This is another very thorny problem. There’s a very thin line between inculcating values and indoctrination. Teachers, parents, society as a whole – everyone has values and, whatever those values may be, everyone thinks they are worth imparting to the next generation. Is it even possible to conceive of an education system without values, and if it is, would we want such a system?
The answer to both questions is probably “No”. Values are implicit even in the selection of material for the curriculum, and an educational system divorced from values would lead either to a society with no values, or to one in which individual values were so diverse and contradictory that there would be no cohesion, no commonality.
But when values and ideology come at the expense of critical thinking and the spirit of inquiry then they come at too high a price, particularly in today’s rapidly-changing world.
In the past, teachers could assume that the world their students would grow up into and inhabit would be essentially similar to the world they themselves grew up into and inhabited. Today, though, if there is one thing teachers can be sure of it is that the world their students will live in will be very different from their world.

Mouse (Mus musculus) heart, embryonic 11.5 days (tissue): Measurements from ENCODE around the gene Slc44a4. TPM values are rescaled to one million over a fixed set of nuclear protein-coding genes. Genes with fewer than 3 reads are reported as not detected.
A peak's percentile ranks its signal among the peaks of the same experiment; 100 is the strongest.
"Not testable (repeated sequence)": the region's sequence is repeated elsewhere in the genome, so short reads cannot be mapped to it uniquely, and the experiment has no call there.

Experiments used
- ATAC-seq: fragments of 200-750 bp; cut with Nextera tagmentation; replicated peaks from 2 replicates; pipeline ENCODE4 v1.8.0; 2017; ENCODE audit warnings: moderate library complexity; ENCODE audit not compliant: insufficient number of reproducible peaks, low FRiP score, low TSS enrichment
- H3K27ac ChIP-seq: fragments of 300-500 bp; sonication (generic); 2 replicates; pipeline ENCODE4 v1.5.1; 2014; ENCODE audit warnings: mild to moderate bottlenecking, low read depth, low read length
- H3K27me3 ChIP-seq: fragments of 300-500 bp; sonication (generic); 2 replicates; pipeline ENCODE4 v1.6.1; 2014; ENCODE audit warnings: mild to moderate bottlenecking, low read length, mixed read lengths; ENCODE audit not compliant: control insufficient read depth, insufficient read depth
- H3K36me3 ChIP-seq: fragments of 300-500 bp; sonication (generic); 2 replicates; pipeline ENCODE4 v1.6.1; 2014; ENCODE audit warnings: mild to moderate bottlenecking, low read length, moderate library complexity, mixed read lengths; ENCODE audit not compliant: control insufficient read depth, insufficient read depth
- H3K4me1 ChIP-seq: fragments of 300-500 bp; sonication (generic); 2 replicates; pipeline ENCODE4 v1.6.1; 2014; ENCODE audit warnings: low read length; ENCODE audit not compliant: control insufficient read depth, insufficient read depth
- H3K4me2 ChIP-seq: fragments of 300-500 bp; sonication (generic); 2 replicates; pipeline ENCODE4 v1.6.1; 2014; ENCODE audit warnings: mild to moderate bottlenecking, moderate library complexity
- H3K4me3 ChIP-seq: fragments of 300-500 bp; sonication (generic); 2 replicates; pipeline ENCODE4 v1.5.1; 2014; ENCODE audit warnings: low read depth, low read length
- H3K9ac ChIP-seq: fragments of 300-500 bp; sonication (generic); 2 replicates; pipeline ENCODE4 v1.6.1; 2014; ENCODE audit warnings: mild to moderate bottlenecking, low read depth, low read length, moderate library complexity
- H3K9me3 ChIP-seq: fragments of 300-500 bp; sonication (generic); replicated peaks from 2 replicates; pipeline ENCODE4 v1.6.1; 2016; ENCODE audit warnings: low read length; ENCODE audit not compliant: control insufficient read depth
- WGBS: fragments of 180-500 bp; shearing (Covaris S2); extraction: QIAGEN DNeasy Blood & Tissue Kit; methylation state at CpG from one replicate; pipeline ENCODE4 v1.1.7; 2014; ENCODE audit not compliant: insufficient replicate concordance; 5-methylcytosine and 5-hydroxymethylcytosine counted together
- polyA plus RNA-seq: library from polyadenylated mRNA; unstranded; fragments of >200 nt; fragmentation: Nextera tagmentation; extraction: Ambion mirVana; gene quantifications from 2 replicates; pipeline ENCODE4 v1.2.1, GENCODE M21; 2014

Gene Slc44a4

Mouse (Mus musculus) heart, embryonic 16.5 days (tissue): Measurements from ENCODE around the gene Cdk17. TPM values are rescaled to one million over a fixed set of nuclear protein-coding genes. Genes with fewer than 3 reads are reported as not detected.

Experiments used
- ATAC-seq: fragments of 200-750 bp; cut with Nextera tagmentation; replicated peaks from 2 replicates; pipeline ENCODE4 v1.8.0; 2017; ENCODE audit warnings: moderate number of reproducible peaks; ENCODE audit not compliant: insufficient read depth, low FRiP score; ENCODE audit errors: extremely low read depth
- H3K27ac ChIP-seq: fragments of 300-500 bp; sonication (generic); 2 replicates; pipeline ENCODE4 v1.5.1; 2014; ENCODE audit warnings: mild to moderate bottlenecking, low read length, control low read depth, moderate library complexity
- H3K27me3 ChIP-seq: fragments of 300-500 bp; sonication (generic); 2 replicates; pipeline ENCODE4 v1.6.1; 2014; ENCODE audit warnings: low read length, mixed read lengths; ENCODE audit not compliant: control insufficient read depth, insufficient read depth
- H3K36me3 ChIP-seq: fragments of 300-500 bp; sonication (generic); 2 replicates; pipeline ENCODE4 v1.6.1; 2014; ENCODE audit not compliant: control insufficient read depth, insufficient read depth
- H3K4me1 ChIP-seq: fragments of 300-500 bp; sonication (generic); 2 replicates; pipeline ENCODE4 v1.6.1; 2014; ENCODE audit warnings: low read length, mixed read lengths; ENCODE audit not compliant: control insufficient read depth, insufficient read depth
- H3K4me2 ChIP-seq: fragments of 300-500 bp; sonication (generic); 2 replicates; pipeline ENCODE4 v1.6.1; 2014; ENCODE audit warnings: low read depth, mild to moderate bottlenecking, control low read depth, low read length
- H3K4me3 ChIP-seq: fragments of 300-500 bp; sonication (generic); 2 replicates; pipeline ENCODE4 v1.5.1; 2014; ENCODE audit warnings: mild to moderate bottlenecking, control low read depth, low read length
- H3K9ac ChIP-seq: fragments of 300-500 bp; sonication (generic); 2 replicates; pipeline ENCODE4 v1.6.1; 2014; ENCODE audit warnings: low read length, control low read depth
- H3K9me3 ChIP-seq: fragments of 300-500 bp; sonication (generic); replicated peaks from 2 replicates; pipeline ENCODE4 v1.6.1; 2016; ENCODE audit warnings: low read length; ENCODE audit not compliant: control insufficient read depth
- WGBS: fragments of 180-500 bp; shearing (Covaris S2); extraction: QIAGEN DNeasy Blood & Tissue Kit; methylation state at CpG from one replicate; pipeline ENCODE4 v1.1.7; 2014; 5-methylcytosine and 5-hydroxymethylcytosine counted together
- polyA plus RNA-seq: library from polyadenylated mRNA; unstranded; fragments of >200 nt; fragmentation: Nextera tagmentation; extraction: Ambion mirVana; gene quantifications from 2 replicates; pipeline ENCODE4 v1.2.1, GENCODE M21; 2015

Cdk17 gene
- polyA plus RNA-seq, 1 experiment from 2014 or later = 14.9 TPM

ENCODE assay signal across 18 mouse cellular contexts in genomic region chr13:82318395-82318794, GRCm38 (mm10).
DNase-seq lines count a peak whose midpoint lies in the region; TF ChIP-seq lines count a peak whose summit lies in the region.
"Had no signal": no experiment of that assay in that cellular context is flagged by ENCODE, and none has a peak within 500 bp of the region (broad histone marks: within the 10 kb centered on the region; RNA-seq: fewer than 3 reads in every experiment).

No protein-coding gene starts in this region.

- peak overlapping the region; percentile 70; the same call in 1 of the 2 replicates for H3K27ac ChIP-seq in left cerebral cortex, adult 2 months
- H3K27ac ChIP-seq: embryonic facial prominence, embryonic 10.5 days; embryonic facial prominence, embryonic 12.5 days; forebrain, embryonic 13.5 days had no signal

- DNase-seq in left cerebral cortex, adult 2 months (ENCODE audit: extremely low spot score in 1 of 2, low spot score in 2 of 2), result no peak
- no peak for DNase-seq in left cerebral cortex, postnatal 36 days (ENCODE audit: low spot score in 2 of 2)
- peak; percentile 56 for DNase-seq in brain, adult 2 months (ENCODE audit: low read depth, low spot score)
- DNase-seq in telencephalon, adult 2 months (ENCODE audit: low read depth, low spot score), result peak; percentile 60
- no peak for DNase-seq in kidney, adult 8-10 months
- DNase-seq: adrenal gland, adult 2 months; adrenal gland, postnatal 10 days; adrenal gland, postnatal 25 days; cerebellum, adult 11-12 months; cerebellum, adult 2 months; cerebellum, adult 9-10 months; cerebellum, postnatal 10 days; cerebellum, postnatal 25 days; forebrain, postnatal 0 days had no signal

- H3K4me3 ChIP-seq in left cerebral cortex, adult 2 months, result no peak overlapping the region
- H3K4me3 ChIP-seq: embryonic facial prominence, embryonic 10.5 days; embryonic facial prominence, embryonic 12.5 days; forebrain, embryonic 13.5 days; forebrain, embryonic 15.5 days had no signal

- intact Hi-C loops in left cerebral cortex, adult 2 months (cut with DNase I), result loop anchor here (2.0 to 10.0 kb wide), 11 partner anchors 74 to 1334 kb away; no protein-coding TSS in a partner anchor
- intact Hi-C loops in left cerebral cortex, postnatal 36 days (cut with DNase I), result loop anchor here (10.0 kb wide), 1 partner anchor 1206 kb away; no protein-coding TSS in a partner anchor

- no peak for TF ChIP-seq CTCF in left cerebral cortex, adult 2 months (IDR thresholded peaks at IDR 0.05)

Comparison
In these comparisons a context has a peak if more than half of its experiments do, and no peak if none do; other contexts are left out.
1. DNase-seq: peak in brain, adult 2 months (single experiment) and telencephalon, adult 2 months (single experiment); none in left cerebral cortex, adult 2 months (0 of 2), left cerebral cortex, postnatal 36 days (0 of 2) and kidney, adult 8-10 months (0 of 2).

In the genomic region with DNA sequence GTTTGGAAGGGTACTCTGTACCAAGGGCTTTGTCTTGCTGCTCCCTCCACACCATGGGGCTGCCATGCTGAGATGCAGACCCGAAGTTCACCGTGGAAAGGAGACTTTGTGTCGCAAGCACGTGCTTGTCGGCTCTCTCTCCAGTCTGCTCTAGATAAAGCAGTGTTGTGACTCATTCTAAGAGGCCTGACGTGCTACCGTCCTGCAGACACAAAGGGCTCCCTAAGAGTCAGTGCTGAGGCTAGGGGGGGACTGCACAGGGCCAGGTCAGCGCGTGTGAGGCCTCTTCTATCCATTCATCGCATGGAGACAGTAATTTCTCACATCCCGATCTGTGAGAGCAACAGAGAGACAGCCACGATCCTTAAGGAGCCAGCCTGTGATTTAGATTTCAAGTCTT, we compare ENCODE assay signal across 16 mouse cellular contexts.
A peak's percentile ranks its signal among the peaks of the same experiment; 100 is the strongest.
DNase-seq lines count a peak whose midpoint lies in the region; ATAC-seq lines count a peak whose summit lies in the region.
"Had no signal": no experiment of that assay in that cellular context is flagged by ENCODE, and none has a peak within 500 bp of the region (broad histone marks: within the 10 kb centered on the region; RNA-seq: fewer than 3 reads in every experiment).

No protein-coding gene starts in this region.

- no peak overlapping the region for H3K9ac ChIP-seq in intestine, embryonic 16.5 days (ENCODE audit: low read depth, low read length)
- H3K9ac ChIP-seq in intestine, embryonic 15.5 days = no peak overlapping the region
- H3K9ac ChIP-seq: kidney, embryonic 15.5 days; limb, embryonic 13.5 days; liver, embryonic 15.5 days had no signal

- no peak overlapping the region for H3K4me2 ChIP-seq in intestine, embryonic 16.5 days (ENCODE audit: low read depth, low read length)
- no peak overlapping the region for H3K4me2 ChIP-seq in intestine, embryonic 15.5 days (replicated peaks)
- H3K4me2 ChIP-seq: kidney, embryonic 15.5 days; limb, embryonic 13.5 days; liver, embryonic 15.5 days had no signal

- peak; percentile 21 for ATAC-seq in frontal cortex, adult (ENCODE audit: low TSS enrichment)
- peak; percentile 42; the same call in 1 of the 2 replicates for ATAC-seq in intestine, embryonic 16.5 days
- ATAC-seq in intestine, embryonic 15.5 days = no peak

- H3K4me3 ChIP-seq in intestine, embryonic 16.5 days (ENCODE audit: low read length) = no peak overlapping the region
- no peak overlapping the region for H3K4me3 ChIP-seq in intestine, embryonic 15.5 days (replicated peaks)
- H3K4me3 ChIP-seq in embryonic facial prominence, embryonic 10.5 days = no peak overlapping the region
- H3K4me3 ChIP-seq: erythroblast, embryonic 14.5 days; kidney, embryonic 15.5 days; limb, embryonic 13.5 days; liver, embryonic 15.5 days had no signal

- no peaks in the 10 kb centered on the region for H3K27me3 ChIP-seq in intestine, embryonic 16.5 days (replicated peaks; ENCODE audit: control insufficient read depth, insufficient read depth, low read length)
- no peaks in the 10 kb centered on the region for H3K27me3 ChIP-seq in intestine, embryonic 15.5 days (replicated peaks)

Today’s students are living in the Information Age. Pretty much anything you can think of is just a mouse-click away, from the weight of Jupiter to the pigments used in the Mona Lisa, from the Bible to the Qran, from Das Kapital to Mein Kampf, from TikTok to Skillshare, and Squid Game to TED talks. Fake news rubs shoulders with fact and almost anyone can say almost anything. In such a world any education system that does not consistently encourage students to develop their own critical faculties, to sharpen and make use of their powers of judgement, is not fit for purpose.
Most of the above is based on a YouTube video I made a couple of years ago …
Here it is in full:
Coming up next: What can be done? I’ll be talking about ways to meet the challenges education is facing.